Medical facility will break ground in May
The Tennessean, April 23, 2008
THOMPSON'S STATION — The "live, work, play" concept behind Tollgate Village is morphing from drawing board to reality.
Billed as a neighborhood with all the trappings of a community, Tollgate Village's inventory of services and facilities will eventually extend beyond the typical pool and clubhouse.
But the outdoor recreation crowd should be happy come Memorial Day weekend, when Tollgate Village unveils its amenity center, which will encompass a fitness and aerobics center, tennis courts, beach-entry swimming pool and basketball courts.
Also in the pipeline for Tollgate is the 45,000-square-foot Tollgate Village Medical Pavilion, a facility anchored by an office occupied by a joint venture between Williamson Medical Center and St. Thomas Hospital. The facility will house a women's health services center, a sleep lab, primary care physicians and physical therapy and imaging. Construction on the project, which is in development through First Colony Healthcare, is expected to begin by late May, said Dennis Norvet, First Colony president and principal of the company's Franklin operation.
Norvet said the notion of putting a medical facility inside a neighborhood represents the philosophy of planned communities in which everything is within easy reach for its residents.
"Instead of patients going to the doctor, the doctors are coming to them," Norvet said. "It's an arrangement that's attractive to health-care providers because of the convenience to the Williamson County public."
First Colony recently completed a similar development project in Charlotte, N.C.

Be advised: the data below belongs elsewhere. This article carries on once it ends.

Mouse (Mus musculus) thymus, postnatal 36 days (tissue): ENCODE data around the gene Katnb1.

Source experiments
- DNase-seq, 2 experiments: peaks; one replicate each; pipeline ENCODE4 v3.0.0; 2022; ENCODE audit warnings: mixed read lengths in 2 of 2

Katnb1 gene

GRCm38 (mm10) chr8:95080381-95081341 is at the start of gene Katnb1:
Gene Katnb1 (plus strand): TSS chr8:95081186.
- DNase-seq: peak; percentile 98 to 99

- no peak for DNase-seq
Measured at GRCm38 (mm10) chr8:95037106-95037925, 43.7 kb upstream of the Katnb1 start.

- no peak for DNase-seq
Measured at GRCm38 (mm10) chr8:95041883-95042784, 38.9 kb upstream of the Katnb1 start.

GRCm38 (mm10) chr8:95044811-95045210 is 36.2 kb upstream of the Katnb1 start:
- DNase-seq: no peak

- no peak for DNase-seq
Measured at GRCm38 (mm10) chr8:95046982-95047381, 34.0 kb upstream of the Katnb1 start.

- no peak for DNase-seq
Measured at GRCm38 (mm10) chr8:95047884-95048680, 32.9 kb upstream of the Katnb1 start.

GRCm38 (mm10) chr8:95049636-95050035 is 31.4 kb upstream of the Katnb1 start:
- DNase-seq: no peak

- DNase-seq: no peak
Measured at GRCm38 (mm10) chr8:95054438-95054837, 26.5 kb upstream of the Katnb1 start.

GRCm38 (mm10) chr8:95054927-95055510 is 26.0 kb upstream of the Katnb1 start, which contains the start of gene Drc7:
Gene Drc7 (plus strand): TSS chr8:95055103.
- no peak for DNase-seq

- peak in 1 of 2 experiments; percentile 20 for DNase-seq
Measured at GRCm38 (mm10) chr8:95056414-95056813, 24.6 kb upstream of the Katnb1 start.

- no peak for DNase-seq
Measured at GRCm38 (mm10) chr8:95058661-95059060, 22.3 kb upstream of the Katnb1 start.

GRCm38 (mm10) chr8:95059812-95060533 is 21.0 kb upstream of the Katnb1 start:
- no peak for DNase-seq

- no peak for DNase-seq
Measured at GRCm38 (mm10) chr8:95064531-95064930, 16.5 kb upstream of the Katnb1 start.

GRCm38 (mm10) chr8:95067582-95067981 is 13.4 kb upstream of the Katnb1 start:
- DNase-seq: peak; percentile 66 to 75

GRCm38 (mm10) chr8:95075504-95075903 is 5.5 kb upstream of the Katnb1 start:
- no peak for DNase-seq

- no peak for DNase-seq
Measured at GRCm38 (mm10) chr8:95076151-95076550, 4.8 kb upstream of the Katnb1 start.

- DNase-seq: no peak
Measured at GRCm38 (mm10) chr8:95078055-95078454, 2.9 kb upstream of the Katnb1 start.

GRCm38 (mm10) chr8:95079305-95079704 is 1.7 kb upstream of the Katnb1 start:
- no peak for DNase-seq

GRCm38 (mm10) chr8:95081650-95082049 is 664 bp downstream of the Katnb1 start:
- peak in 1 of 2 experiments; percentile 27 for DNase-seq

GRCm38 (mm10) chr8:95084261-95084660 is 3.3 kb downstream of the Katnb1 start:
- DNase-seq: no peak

The 4-acre health-care campus is also expected to include dental and orthodontic practices, and possibly family counseling.
CVS is first tenantTollgate Village's first confirmed retail tenant, CVS pharmacy, is expected to open later this year.
Pegan Sherick, sales manager for Tollgate Village's residential dealing, said the quick pace of Tollgate's development should make it attractive to potential homebuyers, even in tough economic times.
"We're doing the things now that a lot of communities don't see until years down the road," Sherick said. "When people start to see these amenities taking shape so quickly, you see the springboard effect."
Forty-five homes in the development are occupied. Once complete, the final total of 750 dwellings is planned to include 400 houses, 170 townhomes, 180 apartments or condos and as many as 200 live/work multipurpose units.
More than 70 acres of retail property is planned within the development and is expected to include small eateries and retail options. A series of parks and walking trails is also planned.